Gary Maddin, of Milford, Conn., told The Associated Press that it took him an hour to make what is normally a 20-minute drive from his home to the Bridgeport train station. From there, he planned to board a shuttle bus to Stamford where he could catch a train to Grand Central Station in New York.
"It's a lot," he said. "It's a nightmare just to get into the city today."
A spokeswoman for Connecticut State Police, citing Lt. J. Paul Vance, said just after 9 a.m. Monday that traffic on the relevant stretch of I-95 was “light,” as people appeared to have made other arrangements or avoided the area.
On Sunday, Connecticut Gov. Dannel P. Malloy warned that he expected the commute to be "extremely challenging."
At a news conference in Hartford Sunday, Malloy said that "residents should plan for a week's worth of disruptions."
Connecticut Governor Malloy holds a press conference after two Metro North trains collided injuring 60, 5 critically.
He said that if all 30,000 affected commuters took to the highways to get to work, "we would literally have a parking lot," according to the Associated Press. And if a substantial number of affected consumers hit the roads, traffic would be "greatly slowed."
"If you are going to New York and you get to New York or you're transporting yourself to New York you may decide that perhaps you should stay there for the duration of this disturbance," Malloy added.
About 700 people were on board the trains Friday evening when one heading east from New York City's Grand Central Terminal to New Haven derailed just outside Bridgeport. It was hit by a train heading west from New Haven. Both trains were traveling at about 70 mph.
A derailed Metro-North rail car is hoisted back on to the tracks in Bridgeport. Conn. on Sunday, May 19, 2013. President Howard Permut said Sunday.
BRIDGEPORT, Conn. — Commuters are bracing for a difficult trip around southwest Connecticut and to New York City beginning Monday as workers repair the Metro-North commuter rail line crippled by a derailment and crash.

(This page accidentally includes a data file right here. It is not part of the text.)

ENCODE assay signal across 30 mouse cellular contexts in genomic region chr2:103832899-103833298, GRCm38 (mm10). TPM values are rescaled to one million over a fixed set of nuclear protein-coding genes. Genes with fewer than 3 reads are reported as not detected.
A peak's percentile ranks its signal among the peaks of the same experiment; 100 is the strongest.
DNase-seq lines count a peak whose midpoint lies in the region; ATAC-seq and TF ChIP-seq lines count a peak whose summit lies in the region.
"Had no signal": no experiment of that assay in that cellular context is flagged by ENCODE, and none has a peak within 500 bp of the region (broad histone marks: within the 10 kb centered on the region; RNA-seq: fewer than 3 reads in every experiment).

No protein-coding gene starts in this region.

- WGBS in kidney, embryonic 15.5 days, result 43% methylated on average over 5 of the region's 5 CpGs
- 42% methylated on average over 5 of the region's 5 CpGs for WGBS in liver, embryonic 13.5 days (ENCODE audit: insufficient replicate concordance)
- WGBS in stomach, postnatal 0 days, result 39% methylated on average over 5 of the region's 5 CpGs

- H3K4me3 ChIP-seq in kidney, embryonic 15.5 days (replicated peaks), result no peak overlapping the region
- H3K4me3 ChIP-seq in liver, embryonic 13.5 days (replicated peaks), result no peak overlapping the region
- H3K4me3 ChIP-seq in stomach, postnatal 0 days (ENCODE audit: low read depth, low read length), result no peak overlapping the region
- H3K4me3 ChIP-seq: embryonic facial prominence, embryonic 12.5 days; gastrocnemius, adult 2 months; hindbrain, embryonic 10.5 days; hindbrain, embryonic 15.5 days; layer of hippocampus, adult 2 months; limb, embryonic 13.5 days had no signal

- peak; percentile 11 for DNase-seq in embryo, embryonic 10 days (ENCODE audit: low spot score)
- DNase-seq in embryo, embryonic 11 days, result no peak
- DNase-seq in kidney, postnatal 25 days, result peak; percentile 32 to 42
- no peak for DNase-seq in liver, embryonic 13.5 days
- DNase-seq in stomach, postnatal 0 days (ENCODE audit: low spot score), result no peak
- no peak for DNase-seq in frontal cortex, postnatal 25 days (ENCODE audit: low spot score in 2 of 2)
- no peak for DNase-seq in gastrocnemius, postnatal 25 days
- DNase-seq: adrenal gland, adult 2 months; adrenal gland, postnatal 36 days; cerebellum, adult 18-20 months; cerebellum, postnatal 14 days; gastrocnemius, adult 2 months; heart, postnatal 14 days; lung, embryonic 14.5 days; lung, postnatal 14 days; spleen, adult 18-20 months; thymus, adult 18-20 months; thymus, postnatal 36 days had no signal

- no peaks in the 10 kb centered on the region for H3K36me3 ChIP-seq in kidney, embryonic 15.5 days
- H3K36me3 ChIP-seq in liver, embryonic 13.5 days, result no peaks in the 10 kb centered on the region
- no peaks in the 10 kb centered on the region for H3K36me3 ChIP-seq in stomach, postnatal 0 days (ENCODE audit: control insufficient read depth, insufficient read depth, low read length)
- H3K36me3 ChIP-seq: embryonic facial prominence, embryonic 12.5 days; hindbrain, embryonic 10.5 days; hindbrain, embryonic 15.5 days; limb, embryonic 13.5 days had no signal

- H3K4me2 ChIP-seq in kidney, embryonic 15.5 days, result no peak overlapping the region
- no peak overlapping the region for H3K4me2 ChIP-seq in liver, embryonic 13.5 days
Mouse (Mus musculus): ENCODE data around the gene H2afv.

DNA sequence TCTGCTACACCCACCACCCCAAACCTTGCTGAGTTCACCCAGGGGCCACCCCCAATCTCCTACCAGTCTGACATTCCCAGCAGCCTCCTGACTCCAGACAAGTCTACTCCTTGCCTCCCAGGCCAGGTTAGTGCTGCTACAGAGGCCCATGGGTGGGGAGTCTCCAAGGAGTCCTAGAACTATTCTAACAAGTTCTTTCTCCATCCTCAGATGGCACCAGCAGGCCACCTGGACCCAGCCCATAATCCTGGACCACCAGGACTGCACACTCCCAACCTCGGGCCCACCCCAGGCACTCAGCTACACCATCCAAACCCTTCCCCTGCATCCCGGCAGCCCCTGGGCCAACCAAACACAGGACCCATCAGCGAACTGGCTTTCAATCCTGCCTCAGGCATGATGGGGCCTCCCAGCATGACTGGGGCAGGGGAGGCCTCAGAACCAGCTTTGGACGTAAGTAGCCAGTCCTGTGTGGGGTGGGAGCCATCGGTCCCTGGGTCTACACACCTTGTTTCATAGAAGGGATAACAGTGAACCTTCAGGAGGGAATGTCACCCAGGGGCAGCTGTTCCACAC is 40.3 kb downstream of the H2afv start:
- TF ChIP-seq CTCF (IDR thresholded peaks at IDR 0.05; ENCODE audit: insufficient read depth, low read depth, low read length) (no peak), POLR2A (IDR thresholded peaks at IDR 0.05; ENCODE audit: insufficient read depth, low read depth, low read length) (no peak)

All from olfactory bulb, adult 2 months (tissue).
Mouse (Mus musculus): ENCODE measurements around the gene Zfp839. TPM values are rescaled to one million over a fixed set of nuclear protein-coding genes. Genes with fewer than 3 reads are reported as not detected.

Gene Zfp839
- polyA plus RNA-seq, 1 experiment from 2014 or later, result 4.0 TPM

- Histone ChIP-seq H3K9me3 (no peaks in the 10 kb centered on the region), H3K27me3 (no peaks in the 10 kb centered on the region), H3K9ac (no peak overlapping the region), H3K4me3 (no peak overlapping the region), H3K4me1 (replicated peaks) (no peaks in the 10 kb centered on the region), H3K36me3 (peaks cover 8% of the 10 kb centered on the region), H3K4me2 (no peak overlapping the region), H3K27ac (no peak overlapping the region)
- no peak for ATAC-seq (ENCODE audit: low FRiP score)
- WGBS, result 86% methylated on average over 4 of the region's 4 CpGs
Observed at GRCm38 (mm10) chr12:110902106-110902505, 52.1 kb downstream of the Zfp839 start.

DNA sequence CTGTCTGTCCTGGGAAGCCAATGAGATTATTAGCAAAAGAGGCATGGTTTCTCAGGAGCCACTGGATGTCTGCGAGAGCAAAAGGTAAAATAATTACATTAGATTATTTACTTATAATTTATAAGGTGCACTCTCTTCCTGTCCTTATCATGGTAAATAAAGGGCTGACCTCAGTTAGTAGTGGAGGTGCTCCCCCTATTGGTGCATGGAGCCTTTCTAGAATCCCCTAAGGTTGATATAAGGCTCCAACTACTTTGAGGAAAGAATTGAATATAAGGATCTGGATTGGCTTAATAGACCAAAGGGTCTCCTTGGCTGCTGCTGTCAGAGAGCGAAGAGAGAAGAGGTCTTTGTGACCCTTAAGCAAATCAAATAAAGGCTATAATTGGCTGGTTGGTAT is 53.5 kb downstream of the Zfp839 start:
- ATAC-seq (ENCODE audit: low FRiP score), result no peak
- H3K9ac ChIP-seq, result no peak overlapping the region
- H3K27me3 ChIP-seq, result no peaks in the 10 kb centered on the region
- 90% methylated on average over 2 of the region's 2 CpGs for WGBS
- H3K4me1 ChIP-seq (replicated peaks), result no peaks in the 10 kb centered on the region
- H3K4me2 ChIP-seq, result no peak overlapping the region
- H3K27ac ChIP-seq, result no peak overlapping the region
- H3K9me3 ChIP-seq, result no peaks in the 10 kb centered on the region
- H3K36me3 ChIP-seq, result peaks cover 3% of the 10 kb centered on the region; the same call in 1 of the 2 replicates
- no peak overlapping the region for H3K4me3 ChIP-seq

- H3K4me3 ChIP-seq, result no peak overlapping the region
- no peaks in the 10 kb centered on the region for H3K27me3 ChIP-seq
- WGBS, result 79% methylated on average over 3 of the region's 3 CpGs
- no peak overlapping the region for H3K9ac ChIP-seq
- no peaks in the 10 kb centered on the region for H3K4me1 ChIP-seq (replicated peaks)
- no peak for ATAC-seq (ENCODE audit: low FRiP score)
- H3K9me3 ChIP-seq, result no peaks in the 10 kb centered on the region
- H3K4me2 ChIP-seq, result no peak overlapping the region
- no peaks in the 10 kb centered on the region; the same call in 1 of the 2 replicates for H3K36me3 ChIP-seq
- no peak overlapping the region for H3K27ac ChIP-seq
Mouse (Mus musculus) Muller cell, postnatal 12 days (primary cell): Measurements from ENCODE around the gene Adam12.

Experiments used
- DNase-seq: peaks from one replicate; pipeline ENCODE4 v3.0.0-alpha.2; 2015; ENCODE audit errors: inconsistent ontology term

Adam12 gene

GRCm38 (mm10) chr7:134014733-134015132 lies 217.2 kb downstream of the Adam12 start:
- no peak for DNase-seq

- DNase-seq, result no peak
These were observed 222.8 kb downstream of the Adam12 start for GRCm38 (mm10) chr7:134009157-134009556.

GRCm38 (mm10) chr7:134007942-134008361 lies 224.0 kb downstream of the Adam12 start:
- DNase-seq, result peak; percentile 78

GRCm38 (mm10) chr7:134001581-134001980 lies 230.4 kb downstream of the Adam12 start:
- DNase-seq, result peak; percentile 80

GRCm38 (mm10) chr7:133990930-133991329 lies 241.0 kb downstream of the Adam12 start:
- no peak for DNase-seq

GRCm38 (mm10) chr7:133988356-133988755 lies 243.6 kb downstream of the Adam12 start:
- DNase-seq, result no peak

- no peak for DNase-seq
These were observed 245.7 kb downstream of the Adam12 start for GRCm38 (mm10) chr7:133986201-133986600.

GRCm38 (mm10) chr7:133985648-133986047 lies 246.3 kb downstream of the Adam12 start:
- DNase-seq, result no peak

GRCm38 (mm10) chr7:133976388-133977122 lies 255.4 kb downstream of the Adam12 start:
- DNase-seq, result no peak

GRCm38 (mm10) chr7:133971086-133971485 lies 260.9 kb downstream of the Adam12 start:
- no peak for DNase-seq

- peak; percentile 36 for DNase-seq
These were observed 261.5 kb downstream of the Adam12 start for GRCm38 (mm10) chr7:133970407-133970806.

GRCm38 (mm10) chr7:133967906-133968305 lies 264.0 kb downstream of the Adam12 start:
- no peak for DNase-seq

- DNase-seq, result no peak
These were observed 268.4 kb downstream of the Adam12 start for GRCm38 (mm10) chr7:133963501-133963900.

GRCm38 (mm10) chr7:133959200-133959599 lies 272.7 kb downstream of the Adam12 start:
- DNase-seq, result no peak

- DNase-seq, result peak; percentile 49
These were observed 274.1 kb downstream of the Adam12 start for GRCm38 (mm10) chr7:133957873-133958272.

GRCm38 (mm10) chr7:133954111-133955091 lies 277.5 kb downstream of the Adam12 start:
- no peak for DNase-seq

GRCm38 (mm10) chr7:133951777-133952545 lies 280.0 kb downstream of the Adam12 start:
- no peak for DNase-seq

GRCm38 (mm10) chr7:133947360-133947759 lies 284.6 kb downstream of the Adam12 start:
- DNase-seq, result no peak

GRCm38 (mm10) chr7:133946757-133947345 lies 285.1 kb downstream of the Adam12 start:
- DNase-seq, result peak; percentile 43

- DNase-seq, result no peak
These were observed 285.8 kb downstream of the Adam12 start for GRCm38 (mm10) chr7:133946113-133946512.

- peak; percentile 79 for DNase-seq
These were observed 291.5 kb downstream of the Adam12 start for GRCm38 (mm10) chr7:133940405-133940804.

Crews will spend days rebuilding 2,000 feet of track, overhead wires and signals following the collision between two trains Friday evening that injured 72 people, Metro-North President Howard Permut said Sunday. Nine remained hospitalized.
"This amounts to the wholesale reconstruction of a two-track electrified railroad," he said.
Several days of around-the-clock work will be required, including inspections and testing of the newly rebuilt system, Permut said. The damaged rail cars were removed from the tracks on Sunday, the first step toward making the repairs.
Service disruptions on the New Haven line between South Norwalk and New Haven are expected to continue "well into the coming week," Permut said.
Amtrak service between New York and New Haven also was suspended, and there was no estimate on service restoration. Limited service was available between New Haven and Boston.
Jim Cameron, chairman of a commuter group, the Connecticut Rail Commuter Council, said he's asked officials in numerous towns to suspend parking rules to accommodate what could be tens of thousands of motorists driving to unaffected train stations. Twelve stations are on the route that's been shut down.
The state Department of Transportation was expected to provide details Sunday on bus service between stations on Monday. Cameron said he doubts many commuters will use three modes of transportation to get to work: driving their cars to catch a bus to get to a train station for the final leg.